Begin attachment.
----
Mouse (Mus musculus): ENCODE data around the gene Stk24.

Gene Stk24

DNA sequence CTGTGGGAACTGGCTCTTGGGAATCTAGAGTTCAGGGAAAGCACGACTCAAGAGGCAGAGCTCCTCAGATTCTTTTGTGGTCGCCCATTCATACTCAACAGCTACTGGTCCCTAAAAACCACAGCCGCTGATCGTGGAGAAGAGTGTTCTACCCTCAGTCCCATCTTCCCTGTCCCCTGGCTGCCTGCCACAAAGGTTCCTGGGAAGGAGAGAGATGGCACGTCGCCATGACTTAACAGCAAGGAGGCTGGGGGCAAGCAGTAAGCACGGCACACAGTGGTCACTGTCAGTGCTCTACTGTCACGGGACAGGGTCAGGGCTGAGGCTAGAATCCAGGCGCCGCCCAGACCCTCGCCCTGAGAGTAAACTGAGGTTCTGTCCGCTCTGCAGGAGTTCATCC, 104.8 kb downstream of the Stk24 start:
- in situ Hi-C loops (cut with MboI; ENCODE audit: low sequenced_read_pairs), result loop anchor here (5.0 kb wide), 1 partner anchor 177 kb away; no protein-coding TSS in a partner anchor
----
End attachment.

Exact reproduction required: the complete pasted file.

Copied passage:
Mouse (Mus musculus): ENCODE data around the gene Stk24.

Gene Stk24

DNA sequence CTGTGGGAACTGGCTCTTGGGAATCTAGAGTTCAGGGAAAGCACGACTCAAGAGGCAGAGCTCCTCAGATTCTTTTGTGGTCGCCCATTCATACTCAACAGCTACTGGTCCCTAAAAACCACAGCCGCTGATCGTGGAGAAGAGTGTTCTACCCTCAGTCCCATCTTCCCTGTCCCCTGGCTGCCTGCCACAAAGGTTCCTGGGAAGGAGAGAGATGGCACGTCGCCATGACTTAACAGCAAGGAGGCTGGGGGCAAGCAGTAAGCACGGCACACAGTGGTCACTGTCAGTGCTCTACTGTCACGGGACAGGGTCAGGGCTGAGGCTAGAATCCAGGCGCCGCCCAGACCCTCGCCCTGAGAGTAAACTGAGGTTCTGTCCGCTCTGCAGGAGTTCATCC, 104.8 kb downstream of the Stk24 start:
- in situ Hi-C loops (cut with MboI; ENCODE audit: low sequenced_read_pairs), result loop anchor here (5.0 kb wide), 1 partner anchor 177 kb away; no protein-coding TSS in a partner anchor